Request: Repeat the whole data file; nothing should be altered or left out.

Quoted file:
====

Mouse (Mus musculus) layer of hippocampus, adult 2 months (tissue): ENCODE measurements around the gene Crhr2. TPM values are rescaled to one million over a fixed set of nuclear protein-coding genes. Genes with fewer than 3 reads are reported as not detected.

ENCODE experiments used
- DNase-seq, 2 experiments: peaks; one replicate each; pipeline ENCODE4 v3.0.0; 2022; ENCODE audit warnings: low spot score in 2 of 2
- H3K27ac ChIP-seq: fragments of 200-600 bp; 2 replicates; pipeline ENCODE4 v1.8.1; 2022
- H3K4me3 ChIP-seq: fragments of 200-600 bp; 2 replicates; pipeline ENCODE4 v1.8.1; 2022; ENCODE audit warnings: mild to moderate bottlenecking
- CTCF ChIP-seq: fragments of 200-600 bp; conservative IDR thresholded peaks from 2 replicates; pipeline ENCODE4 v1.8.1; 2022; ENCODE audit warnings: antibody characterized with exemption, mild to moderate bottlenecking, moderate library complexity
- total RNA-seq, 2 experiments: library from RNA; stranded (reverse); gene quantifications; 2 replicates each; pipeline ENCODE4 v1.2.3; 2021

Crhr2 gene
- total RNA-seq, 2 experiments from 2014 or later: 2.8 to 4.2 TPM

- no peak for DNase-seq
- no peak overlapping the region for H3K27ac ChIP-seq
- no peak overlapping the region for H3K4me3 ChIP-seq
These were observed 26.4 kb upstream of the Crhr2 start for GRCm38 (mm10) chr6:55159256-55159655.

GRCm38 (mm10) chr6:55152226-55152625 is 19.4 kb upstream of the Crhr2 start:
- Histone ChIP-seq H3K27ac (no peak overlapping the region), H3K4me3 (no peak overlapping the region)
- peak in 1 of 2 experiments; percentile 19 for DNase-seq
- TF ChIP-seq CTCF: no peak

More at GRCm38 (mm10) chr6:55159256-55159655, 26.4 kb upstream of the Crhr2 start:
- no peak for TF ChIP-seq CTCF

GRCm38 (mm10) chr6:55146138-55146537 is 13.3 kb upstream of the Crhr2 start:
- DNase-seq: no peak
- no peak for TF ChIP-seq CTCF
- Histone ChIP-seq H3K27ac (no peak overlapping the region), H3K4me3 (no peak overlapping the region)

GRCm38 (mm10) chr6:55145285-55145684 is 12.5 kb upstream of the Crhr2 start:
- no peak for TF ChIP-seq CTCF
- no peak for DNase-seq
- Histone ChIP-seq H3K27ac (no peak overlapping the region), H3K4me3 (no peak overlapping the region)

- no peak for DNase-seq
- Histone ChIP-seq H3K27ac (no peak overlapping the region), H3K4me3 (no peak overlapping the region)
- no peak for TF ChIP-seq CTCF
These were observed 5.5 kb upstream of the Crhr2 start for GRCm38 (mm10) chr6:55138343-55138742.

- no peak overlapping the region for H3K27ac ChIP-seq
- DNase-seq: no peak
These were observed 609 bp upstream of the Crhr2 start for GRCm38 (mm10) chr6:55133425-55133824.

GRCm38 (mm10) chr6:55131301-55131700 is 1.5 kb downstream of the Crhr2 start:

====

Mouse (Mus musculus) layer of hippocampus, adult 2 months (tissue): ENCODE measurements around the gene Crhr2. TPM values are rescaled to one million over a fixed set of nuclear protein-coding genes. Genes with fewer than 3 reads are reported as not detected.

ENCODE experiments used
- DNase-seq, 2 experiments: peaks; one replicate each; pipeline ENCODE4 v3.0.0; 2022; ENCODE audit warnings: low spot score in 2 of 2
- H3K27ac ChIP-seq: fragments of 200-600 bp; 2 replicates; pipeline ENCODE4 v1.8.1; 2022
- H3K4me3 ChIP-seq: fragments of 200-600 bp; 2 replicates; pipeline ENCODE4 v1.8.1; 2022; ENCODE audit warnings: mild to moderate bottlenecking
- CTCF ChIP-seq: fragments of 200-600 bp; conservative IDR thresholded peaks from 2 replicates; pipeline ENCODE4 v1.8.1; 2022; ENCODE audit warnings: antibody characterized with exemption, mild to moderate bottlenecking, moderate library complexity
- total RNA-seq, 2 experiments: library from RNA; stranded (reverse); gene quantifications; 2 replicates each; pipeline ENCODE4 v1.2.3; 2021

Crhr2 gene
- total RNA-seq, 2 experiments from 2014 or later: 2.8 to 4.2 TPM

- no peak for DNase-seq
- no peak overlapping the region for H3K27ac ChIP-seq
- no peak overlapping the region for H3K4me3 ChIP-seq
These were observed 26.4 kb upstream of the Crhr2 start for GRCm38 (mm10) chr6:55159256-55159655.

GRCm38 (mm10) chr6:55152226-55152625 is 19.4 kb upstream of the Crhr2 start:
- Histone ChIP-seq H3K27ac (no peak overlapping the region), H3K4me3 (no peak overlapping the region)
- peak in 1 of 2 experiments; percentile 19 for DNase-seq
- TF ChIP-seq CTCF: no peak

More at GRCm38 (mm10) chr6:55159256-55159655, 26.4 kb upstream of the Crhr2 start:
- no peak for TF ChIP-seq CTCF

GRCm38 (mm10) chr6:55146138-55146537 is 13.3 kb upstream of the Crhr2 start:
- DNase-seq: no peak
- no peak for TF ChIP-seq CTCF
- Histone ChIP-seq H3K27ac (no peak overlapping the region), H3K4me3 (no peak overlapping the region)

GRCm38 (mm10) chr6:55145285-55145684 is 12.5 kb upstream of the Crhr2 start:
- no peak for TF ChIP-seq CTCF
- no peak for DNase-seq
- Histone ChIP-seq H3K27ac (no peak overlapping the region), H3K4me3 (no peak overlapping the region)

- no peak for DNase-seq
- Histone ChIP-seq H3K27ac (no peak overlapping the region), H3K4me3 (no peak overlapping the region)
- no peak for TF ChIP-seq CTCF
These were observed 5.5 kb upstream of the Crhr2 start for GRCm38 (mm10) chr6:55138343-55138742.

- no peak overlapping the region for H3K27ac ChIP-seq
- DNase-seq: no peak
These were observed 609 bp upstream of the Crhr2 start for GRCm38 (mm10) chr6:55133425-55133824.

GRCm38 (mm10) chr6:55131301-55131700 is 1.5 kb downstream of the Crhr2 start: